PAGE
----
The Talented Mr. Ripley

Dickie’s father, and the owner of a shipbuilding company specializing in “small sailing boats.” Herbert pays Tom’s way as he travels to Italy, hoping that Tom will convince Dickie to return home to helm the family business and be near his dying mother. Through Herbert’s letters to Tom, readers watch as Herbert’s demeanor goes from hopeful to despondent, and eventually cold and disappointed. When “Dickie” disappears, Herbert travels to Europe in order to aid in the investigation. His love for his son and his desire to be reunited with him is, in many ways, a catalyst for the entirety of the novel’s events, and it’s Herbert’s kind, generous nature which makes him easy prey in Tom Ripley’s game.

Herbert Greenleaf Quotes in The Talented Mr. Ripley

The The Talented Mr. Ripley quotes below are all either spoken by Herbert Greenleaf or refer to Herbert Greenleaf. For each quote, you can also see the other characters and themes related to it (each theme is indicated by its own dot and icon, like this one:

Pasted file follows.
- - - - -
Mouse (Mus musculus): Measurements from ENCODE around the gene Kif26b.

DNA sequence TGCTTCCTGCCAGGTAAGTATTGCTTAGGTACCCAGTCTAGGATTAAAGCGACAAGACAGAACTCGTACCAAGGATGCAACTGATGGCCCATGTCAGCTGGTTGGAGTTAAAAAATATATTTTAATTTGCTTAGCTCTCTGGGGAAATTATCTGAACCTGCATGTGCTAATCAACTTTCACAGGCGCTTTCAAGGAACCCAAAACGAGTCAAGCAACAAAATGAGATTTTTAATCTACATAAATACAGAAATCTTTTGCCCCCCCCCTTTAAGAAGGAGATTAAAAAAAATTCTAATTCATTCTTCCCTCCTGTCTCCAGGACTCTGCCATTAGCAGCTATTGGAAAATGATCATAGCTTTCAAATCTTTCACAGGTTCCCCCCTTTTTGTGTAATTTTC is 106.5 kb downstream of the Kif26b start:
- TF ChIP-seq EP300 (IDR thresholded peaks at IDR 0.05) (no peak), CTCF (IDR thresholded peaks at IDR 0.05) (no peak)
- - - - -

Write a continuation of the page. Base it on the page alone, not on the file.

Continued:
Obsession, Identity, and Imitation Theme Icon
). Note: all page numbers and citation info for the quotes below refer to the W. W. Norton & Company edition of The Talented Mr. Ripley published in 2008.
Chapter 1 Quotes

Tom’s heart took a sudden leap. He put on an expression of reflection. It was a possibility. Something in him had smelled it out and leapt at it even before his brain. He wanted to leave New York. “I might,” he said carefully, with the same pondering expression, as if he were even now going over the thousands of little ties that could prevent him. Tom stared at the gold signet ring with the nearly worn-away crest on Mr. Greenleaf’s little finger. “I think I might.”

Related Characters: Tom Ripley (speaker), Richard “Dickie” Greenleaf, Herbert Greenleaf
Related Symbols: Dickie’s Rings
Page Number: 13
Explanation and Analysis: